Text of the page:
import numpy as np import matplotlib.pyplot as plt horizon = np.genfromtxt('horizon.csv', delimiter=',') horizon = horizon[1:, :] ax = plt.subplot(111, polar=True) bars = ax.plot(horizon[:, 0] / 180 * np.pi, (90 - horizon[:, 1]) / 180 * np.pi) # uncomment the 2 following lines when using -c flag # ax.set_theta_direction(-1) # ax.set_theta_zero_location('N') plt.show()
g.region raster=elevation -p # we put a bufferzone of 10% of maxdistance around the study area # compute only direction between 90 and 270 degrees r.horizon elevation=elevation step=30 start=90 end=300 \ bufferzone=200 output=horangle maxdistance=5000
Hofierka J., 1997. Direct solar radiation modelling within an open GIS environment. Proceedings of JEC-GI'97 conference in Vienna, Austria, IOS Press Amsterdam, 575-584
Hofierka J., Huld T., Cebecauer T., Suri M., 2007. Open Source Solar Radiation Tools for Environmental and Renewable Energy Applications, International Symposium on Environmental Software Systems, Prague, 2007
Neteler M., Mitasova H., 2004. Open Source GIS: A GRASS GIS Approach, Springer, New York. ISBN: 1-4020-8064-6, 2nd Edition 2004 (reprinted 2005), 424 pages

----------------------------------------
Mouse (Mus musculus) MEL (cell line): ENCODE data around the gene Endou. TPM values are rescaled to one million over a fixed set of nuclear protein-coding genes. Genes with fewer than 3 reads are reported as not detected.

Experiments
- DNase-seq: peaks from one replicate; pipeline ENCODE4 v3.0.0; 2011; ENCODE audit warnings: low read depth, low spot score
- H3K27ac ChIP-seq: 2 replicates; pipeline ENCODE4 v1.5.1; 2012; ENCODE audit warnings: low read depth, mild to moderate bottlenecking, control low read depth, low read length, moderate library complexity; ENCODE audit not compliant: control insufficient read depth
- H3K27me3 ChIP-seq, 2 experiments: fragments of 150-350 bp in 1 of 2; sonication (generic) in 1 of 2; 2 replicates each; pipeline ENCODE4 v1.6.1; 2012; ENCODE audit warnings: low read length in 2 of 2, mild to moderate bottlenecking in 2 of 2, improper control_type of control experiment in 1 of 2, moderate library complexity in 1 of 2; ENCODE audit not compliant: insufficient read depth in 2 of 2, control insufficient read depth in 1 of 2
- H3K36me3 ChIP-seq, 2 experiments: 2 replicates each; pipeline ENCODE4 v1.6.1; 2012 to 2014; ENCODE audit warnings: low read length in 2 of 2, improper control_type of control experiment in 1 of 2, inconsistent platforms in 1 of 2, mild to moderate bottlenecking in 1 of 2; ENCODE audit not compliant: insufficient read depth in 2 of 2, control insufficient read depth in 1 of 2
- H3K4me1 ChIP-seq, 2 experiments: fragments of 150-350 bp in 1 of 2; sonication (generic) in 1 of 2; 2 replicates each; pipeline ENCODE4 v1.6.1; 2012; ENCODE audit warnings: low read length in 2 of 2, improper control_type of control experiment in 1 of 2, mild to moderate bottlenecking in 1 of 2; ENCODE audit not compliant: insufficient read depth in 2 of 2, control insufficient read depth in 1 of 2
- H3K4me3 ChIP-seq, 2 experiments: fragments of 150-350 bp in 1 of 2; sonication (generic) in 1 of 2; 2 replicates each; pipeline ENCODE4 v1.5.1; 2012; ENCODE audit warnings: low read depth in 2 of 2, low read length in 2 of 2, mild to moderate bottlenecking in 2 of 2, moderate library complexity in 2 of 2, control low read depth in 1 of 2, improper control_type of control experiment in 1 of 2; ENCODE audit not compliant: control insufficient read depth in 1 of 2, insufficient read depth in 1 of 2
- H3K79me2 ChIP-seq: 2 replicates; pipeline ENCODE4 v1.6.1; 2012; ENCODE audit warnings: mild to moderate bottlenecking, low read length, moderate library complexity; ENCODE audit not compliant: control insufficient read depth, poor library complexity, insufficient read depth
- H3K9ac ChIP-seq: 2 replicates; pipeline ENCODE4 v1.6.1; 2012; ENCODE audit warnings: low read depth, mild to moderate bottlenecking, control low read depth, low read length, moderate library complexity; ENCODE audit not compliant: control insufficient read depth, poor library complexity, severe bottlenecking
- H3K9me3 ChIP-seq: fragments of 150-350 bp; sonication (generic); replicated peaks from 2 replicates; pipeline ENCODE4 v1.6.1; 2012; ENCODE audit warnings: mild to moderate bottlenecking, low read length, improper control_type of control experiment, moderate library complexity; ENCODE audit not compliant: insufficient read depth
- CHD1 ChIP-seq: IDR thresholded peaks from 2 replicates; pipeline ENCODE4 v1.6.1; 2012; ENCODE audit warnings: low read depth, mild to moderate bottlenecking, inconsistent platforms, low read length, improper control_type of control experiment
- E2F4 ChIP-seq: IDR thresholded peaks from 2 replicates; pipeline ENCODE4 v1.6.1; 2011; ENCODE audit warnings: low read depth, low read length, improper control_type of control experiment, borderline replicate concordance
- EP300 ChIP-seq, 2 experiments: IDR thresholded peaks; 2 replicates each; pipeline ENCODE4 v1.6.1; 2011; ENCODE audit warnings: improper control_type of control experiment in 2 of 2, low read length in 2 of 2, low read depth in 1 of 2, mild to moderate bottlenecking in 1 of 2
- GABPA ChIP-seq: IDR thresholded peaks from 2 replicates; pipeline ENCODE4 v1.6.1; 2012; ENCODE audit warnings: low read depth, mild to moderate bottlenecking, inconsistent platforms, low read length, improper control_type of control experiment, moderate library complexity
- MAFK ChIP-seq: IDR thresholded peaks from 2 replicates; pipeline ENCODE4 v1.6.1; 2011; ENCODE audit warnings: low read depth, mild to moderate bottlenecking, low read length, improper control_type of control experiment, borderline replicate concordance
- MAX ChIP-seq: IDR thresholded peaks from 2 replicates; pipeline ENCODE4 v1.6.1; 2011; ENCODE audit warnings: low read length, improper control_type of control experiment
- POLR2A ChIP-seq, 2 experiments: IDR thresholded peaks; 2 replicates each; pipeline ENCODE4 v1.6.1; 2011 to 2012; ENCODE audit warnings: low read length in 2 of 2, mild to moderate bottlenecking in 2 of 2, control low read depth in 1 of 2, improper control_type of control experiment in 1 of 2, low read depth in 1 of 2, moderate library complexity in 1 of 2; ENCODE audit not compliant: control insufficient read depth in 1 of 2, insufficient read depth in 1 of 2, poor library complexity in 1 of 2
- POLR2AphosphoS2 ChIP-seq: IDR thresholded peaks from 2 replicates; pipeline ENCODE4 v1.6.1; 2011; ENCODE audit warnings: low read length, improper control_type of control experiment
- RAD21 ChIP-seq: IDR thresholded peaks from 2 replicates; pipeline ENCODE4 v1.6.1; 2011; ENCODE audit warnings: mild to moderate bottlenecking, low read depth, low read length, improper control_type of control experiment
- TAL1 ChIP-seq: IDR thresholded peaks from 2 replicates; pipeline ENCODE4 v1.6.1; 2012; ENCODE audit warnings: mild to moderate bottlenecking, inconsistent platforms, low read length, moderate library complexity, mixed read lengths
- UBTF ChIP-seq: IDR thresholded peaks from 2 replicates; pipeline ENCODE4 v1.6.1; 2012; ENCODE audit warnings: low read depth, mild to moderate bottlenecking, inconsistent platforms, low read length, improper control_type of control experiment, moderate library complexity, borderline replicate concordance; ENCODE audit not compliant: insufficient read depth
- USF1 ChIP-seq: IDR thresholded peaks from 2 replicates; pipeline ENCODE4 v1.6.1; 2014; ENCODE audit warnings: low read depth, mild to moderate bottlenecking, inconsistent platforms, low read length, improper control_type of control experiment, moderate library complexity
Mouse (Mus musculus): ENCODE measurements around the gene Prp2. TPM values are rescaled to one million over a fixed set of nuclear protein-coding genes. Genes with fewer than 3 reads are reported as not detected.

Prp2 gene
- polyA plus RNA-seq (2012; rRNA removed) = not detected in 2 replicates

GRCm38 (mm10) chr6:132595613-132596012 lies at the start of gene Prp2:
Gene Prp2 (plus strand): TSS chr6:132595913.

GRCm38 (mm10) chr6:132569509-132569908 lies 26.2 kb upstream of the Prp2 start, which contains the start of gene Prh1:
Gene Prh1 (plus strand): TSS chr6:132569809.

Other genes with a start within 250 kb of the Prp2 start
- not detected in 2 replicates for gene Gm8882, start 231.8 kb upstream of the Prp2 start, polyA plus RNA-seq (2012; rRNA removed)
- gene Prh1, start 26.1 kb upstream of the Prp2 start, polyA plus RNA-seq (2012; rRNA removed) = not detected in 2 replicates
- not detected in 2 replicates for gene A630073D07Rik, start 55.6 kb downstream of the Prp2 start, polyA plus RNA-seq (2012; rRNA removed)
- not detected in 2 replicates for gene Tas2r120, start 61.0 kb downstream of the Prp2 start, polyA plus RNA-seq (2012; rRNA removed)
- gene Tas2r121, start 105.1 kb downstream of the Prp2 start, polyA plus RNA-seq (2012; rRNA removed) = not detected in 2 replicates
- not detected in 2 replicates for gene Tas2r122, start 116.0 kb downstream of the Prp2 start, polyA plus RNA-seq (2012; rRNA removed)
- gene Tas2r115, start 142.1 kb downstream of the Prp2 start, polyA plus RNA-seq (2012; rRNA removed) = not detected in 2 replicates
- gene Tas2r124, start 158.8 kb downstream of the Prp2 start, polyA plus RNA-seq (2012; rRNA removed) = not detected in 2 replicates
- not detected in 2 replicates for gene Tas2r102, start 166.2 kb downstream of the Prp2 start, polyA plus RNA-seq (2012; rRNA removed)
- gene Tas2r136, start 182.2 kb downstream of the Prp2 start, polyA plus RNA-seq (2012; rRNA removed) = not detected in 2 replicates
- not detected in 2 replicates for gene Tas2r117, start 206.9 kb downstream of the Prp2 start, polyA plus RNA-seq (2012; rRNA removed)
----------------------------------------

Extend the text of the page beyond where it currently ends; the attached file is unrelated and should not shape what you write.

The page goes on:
Project PVGIS, European Commission, DG Joint Research Centre 2001-2007
Suri M., Hofierka J., 2004. A New GIS-based Solar Radiation Model and Its Application for Photovoltaic Assessments. Transactions in GIS, 8(2), 175-190
Tomas Cebecauer, Joint Research Centre
of the European Commission, Ispra, Italy
Jaroslav Hofierka, GeoModel s.r.o.,
Marcel Suri, Joint Research Centre of the European Commission, Ispra, Italy
© 2007, Thomas Huld, Tomas Cebecauer, Jaroslav Hofierka, Marcel Suri Thomas.Huld@jrc.it Tomas.Cebecauer@jrc.it firstname.lastname@example.org Marcel.Suri@jrc.it
Available at: r.horizon source code (history)
Latest change: Monday Jan 30 21:29:23 2023 in commit: e53d22f592feac84c234bab902940310f6cc48e5